Matthias Deml, an art historian and spokesman for the Cologne Cathedral Builders Works, remembers the evening of April 15, 2019, well. "I sat in front of the TV, shocked and stunned," he says. Meter-high flames burst from the roof of the world-famous Notre Dame Gothic cathedral in Paris.
The fire destroyed the wooden roof truss made of 1,300 oak beams, dubbed "la foret," the forest. The heat melted the roof that was made of 250 tons of lead. The wooden crossing tower collapsed. It was not until a day later that the fire department was able to extinguish the fire. To this day, no one knows what started it — perhaps it was a short circuit, perhaps a discarded cigarette butt. Whatever the reason, the world was shocked.
Four years later, Deml's colleagues Katrin Wittstadt and Elodie Schneider are working on a window by Jacques Le Chevallier, a 20th-century stained glass artist. "The biggest problem is contamination from a thick layer of lead dust," says Wittstadt, the scientific director of the glass workshop at Cologne Cathedral's Builders' Works and head of the restoration of four Notre Dame windows.
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Iconic rose windows in good shape
Dirt, smoke and water used by the firefighters caused great damage to the interior of the church. Fortunately, many precious relics and treasures were salvaged, and numerous works of art were merely soiled. The flames spared the Gothic cathedral's world-famous rose windows, but some 19th and 20th-century windows were damaged, including the four Le Chevallier clerestory windows in the nave of the church. Unlike many other of the cathedral's windows, these multi-colored stained-glass windows are non-figurative.
For the most part, the 300 individual panes remained undamaged. Only individual bits need to be replaced or repainted. "This pane is shattered into many small pieces, and our job is to complete it with a matching colored glass," the restorer says, pointing out an area of cracked glass. A radio plays softly in the corner of the glass workshop.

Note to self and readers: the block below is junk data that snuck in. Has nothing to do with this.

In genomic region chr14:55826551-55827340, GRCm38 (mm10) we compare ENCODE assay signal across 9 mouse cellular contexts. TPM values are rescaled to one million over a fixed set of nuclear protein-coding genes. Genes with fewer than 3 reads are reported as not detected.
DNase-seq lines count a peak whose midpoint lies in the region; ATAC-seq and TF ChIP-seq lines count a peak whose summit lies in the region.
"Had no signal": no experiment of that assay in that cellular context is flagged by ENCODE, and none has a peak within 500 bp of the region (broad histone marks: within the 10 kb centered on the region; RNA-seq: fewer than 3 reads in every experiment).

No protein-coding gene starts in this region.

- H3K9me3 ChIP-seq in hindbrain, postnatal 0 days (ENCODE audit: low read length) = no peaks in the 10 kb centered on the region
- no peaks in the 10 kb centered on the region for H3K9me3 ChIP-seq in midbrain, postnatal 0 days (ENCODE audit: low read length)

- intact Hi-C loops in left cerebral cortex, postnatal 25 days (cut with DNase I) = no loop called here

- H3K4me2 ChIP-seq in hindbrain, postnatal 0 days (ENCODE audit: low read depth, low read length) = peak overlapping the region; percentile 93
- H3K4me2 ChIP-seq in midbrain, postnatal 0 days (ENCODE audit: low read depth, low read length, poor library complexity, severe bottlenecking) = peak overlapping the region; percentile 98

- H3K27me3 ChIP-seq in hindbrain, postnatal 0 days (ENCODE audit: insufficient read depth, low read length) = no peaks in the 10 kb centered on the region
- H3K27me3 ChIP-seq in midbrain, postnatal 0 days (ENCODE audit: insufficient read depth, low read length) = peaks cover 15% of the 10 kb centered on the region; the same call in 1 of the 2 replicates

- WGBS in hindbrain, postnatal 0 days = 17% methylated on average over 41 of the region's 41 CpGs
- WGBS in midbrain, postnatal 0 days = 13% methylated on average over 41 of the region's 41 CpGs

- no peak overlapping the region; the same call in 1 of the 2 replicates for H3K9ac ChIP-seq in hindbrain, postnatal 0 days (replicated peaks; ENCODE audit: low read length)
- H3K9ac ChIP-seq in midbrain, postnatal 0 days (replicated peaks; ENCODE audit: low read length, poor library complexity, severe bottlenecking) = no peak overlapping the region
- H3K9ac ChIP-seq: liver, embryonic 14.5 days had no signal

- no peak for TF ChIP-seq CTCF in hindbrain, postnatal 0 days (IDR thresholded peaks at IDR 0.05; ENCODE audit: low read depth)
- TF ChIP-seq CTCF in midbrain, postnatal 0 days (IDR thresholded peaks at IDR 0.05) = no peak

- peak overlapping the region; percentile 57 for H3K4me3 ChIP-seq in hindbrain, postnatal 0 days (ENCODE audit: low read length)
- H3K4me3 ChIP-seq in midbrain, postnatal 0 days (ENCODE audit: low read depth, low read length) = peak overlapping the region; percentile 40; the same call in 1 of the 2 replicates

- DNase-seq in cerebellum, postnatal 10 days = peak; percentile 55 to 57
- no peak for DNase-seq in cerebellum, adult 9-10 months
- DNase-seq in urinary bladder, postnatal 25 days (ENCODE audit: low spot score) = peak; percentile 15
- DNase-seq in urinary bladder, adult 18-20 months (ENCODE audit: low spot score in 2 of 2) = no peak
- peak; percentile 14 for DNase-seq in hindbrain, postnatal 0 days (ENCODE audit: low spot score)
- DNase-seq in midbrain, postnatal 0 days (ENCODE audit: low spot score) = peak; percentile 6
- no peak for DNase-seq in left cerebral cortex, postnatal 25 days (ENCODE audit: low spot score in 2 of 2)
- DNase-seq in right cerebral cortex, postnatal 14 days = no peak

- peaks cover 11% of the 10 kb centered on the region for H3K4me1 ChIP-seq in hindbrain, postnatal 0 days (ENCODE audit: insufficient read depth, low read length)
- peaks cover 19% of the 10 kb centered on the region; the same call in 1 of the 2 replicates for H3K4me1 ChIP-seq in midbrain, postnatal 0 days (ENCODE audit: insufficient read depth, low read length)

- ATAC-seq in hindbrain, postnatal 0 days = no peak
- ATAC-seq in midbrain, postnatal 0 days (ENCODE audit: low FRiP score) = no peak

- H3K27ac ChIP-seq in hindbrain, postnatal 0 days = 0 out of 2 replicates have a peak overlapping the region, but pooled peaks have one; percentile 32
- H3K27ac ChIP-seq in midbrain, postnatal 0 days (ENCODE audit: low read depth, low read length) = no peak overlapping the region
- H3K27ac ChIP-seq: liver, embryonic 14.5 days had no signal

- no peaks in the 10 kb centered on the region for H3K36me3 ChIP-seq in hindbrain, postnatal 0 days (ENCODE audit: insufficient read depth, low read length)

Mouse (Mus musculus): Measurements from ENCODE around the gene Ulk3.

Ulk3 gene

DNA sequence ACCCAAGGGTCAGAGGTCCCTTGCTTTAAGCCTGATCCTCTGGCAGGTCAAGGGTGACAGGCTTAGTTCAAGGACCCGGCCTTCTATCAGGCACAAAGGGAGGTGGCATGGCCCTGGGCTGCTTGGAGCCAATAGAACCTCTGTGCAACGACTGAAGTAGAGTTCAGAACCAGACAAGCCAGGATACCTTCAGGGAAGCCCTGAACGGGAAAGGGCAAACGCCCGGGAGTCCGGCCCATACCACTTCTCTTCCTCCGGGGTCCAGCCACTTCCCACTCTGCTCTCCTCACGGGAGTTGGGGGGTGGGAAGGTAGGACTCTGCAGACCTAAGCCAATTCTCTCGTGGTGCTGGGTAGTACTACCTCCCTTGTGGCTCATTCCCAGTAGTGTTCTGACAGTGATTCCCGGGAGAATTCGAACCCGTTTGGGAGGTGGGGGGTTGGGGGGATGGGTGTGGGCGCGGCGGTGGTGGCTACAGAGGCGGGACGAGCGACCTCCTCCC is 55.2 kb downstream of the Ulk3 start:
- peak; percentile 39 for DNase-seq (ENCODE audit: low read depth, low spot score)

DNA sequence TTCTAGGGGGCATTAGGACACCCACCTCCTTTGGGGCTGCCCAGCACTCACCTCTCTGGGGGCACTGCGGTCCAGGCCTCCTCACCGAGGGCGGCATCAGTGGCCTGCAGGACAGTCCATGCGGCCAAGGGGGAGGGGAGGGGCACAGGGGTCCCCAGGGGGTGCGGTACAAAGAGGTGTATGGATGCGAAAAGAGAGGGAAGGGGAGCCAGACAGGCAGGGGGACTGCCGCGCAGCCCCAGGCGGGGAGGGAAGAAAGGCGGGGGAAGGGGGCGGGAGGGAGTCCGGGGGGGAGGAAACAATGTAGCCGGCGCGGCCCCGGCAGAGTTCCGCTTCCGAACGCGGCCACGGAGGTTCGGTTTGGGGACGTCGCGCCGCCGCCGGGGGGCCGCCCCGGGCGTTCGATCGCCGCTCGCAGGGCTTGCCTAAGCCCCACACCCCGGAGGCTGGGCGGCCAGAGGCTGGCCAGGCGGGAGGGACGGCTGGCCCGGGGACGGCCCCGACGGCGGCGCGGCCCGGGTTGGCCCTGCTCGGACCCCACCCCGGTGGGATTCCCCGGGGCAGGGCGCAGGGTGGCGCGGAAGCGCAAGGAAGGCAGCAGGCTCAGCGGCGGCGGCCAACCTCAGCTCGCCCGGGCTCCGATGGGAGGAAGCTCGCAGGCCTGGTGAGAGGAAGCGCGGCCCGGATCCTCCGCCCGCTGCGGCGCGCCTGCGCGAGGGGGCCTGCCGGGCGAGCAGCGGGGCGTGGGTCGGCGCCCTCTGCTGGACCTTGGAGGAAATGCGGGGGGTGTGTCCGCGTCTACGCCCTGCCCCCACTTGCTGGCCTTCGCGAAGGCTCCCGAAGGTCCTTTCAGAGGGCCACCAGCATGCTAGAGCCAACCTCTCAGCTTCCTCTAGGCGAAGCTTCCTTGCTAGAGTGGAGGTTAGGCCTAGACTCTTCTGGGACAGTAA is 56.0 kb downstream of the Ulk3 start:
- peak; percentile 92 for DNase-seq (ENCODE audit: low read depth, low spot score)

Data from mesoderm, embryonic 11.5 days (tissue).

Restoration work soon to be completed
Cleaning and repair work could have taken place on site in Paris, but the damage to the church vault was so great that the windows had to be removed. In November, a truck brought them to Cologne for the restoration work, which should be done by spring. The experts first documented the damage before cleaning the windows in a decontamination chamber, gluing cracks, replacing broken pieces and repainting. The final step: soldering the lead mesh and cementing the exterior.
France long debated whether or not to rebuild Notre Dame Cathedral as it was, or according to contemporary designs. Renovation and restoration is estimated to take five years. Time is short because the church is scheduled to reopen next year on April 15, the fifth anniversary of the fire. Repairs are likely to continue even afterwards. The total budget for the reconstruction is about € 830 million ($ 895 million), in the form of funds pledged and donated.
Symbol of France
French President Emmanuel Macron made the reconstruction of Notre Dame, a UNESCO World Heritage Site since 1991, a top priority early on. For many people in France, Notre Dame has great emotional significance. The cathedral has seen many an historical event including the coronation of Emperor Napoleon in 1804 and the funeral of President Charles de Gaulle. The bells of Notre Dame would ring out on important occasions, like the liberation from the Nazis in 1944. The 1956 film "The Hunchback of Notre Dame," based on a novel by Victor Hugo also boosted the cathedral's fame.
The 130-meter-long (427 feet) medieval Catholic church was built on the Seine island of Ile de la Cite, in the heart of Paris. Construction began in the twelfth century, and today its two 69-meter-high main towers soar over the rooftops of Paris. The view is magnificent. Up until the devastating fire in April 2019, up to 14 million people visited Notre Dame every year; it was the most visited sight in France, even ahead of the Eiffel Tower, the Louvre and the Arc de Triomphe.
Close ties between the Builders' Works
If there is such a thing as a cathedral friendship, then it is would be between Notre Dame de Paris and Cologne Cathedral. Today, both are landmarks in their own cities. "Our cathedral is very strongly influenced by the French Gothic style," says Matthias Deml. The Builders' Works are connected. The cathedral builders, organized in the Association of European Cathedral Builders, meet regularly for conferences. "It is a great honor that we are allowed to work on Notre Dame," says Deml.
Author Stefan Dege
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